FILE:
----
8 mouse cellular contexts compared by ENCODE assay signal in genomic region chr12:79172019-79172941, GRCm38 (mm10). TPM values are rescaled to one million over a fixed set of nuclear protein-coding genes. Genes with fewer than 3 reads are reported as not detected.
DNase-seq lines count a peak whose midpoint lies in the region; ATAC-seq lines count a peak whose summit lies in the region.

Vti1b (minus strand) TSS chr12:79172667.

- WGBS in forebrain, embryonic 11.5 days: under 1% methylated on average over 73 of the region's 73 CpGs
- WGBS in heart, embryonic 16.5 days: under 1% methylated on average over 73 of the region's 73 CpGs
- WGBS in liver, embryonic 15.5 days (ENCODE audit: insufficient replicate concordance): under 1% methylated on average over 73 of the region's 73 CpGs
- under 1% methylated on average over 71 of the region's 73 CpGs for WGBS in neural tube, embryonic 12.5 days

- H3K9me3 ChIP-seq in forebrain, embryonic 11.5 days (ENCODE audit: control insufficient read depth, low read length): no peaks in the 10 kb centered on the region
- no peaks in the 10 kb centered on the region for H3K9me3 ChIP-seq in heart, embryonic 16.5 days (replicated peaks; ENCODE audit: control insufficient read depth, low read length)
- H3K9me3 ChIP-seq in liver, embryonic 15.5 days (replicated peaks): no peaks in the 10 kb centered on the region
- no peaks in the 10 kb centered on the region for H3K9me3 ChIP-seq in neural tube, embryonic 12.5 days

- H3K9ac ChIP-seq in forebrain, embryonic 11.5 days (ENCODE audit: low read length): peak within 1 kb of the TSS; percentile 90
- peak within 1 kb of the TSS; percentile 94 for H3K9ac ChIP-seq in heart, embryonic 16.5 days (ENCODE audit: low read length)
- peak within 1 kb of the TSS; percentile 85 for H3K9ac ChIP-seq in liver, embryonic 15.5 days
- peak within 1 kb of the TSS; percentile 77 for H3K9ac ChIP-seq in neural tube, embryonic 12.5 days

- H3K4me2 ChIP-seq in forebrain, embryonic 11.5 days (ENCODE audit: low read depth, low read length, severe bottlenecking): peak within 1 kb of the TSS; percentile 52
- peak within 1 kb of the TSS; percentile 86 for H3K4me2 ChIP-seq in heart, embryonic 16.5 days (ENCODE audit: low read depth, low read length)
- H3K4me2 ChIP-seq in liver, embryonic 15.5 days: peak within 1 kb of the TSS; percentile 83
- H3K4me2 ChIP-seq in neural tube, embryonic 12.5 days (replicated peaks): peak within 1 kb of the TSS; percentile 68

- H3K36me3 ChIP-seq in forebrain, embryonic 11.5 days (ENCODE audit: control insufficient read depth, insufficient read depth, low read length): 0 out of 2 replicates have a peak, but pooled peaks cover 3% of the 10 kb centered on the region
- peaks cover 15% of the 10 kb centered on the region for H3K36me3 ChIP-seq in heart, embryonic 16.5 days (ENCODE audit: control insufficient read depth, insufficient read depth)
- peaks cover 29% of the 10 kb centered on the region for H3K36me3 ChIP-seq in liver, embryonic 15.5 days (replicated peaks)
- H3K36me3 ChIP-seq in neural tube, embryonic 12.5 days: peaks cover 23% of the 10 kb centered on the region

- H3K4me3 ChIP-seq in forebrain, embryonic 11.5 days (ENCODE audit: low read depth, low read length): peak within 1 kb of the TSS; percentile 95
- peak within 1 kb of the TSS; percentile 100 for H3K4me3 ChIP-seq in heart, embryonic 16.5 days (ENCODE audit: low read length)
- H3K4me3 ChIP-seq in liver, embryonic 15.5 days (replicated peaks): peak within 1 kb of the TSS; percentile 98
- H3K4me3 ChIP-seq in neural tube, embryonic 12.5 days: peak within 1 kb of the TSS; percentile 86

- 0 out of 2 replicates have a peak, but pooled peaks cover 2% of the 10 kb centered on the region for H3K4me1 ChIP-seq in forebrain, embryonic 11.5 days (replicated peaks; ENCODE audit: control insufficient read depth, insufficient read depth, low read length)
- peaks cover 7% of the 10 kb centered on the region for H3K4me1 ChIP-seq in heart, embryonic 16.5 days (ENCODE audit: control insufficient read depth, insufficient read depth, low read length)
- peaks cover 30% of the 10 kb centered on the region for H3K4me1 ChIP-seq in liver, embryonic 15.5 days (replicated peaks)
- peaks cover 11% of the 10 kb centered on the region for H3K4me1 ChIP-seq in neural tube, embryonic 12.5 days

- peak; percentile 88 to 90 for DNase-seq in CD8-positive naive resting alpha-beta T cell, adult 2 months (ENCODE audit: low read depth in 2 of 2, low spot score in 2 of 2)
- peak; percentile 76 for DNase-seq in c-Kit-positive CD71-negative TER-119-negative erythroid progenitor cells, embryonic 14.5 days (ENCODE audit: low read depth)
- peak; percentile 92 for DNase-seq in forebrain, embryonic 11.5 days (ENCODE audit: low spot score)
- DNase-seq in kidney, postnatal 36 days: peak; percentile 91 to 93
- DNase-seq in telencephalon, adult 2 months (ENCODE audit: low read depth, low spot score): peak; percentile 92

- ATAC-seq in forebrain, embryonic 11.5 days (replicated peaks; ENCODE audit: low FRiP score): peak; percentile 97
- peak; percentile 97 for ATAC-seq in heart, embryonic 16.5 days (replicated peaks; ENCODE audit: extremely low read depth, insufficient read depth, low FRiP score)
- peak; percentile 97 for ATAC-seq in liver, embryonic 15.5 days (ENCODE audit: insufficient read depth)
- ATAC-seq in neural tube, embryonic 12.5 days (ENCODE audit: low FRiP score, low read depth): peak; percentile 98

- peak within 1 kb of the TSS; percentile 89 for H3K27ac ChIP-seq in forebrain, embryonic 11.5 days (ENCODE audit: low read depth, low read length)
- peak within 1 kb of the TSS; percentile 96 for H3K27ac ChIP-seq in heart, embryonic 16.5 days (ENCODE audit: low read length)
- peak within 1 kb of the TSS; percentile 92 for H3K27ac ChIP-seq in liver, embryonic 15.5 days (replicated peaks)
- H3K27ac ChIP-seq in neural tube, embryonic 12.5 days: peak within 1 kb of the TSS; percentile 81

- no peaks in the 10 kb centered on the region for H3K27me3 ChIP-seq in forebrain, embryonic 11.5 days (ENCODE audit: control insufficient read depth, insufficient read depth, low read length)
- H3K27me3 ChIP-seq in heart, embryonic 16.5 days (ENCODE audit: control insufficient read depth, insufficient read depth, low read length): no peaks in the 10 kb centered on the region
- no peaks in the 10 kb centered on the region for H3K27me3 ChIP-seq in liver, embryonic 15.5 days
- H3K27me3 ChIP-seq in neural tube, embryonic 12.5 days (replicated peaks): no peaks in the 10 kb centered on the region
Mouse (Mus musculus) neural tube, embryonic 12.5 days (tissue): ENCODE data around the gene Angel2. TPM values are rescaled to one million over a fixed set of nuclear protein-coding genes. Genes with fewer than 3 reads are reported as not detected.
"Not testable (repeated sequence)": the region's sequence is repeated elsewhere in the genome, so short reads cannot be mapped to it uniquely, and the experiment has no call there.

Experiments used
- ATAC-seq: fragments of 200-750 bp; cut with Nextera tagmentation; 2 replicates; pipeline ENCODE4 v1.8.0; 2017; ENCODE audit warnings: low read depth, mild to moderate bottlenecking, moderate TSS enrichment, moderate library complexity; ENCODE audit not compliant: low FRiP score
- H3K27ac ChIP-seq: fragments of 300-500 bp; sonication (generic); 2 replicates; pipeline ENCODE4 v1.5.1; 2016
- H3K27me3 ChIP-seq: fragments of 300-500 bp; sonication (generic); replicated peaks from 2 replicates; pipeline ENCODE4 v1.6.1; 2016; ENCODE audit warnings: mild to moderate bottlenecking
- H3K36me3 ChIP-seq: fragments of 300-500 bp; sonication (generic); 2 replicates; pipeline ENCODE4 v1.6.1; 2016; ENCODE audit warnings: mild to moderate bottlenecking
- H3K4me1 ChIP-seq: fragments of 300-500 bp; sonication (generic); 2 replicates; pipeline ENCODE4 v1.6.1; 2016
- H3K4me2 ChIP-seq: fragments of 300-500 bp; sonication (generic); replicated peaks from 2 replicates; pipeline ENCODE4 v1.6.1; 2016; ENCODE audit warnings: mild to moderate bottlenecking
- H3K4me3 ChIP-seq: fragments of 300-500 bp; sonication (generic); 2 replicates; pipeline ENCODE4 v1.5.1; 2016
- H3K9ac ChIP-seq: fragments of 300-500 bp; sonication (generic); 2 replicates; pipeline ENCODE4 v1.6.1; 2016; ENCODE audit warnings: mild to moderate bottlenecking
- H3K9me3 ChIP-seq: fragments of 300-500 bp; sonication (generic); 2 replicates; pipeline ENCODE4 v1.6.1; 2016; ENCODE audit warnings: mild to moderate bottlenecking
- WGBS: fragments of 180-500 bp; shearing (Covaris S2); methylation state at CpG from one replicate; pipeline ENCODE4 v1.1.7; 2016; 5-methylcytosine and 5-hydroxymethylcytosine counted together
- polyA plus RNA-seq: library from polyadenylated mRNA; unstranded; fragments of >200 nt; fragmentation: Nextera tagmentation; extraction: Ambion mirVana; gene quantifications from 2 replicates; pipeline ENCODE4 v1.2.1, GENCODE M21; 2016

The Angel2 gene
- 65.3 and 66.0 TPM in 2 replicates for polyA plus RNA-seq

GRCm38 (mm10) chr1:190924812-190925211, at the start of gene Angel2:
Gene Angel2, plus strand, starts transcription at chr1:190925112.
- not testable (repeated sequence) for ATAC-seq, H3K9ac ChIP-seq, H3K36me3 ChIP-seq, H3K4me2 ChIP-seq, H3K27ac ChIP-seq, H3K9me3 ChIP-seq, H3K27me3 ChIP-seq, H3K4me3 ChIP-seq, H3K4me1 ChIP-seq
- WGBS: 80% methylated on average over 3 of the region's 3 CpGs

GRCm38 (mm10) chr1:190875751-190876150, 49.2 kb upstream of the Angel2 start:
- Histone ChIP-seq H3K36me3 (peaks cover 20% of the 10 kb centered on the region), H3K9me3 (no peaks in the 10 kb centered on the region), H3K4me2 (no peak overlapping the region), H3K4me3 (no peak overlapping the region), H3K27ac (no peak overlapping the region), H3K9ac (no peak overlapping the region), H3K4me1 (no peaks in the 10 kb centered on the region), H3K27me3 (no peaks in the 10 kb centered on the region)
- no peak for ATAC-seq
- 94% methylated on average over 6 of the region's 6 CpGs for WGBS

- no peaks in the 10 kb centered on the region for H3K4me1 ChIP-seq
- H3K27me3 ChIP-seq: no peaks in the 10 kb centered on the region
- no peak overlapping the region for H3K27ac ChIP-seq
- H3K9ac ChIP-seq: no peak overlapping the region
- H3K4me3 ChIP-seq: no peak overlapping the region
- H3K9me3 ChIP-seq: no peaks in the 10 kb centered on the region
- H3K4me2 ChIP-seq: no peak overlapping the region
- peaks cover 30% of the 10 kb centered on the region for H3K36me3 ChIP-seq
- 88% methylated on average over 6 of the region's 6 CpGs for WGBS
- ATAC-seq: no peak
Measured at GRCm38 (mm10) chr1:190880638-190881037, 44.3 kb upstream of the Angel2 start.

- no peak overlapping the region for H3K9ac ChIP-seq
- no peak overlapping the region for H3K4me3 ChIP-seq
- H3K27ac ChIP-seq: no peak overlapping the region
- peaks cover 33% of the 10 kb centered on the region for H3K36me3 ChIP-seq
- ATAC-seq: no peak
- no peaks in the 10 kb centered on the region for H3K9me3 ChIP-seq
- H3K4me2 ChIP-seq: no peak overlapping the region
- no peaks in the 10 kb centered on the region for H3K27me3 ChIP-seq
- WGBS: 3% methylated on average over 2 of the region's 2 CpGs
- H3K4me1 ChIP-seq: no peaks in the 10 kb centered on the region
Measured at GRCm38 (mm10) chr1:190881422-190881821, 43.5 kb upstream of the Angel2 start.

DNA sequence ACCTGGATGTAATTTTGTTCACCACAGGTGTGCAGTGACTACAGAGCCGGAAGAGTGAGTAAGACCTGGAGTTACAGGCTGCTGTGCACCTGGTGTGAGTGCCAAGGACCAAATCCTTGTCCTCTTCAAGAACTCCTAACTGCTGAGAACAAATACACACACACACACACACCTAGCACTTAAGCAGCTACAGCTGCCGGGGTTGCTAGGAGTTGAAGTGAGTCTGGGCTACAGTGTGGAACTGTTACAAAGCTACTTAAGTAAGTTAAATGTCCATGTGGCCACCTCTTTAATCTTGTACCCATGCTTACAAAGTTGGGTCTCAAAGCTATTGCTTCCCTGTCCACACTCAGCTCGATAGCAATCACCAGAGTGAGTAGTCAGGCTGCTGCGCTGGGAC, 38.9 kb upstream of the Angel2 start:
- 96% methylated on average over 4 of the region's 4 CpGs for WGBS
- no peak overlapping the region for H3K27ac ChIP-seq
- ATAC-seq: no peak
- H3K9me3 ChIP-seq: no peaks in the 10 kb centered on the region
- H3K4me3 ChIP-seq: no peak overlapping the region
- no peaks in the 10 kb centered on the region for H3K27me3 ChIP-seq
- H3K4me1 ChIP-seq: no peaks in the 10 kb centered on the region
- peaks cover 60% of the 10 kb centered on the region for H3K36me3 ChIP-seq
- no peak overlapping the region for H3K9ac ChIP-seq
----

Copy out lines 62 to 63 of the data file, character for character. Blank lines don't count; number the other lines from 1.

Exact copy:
- polyA plus RNA-seq: library from polyadenylated mRNA; unstranded; fragments of >200 nt; fragmentation: Nextera tagmentation; extraction: Ambion mirVana; gene quantifications from 2 replicates; pipeline ENCODE4 v1.2.1, GENCODE M21; 2016

The Angel2 gene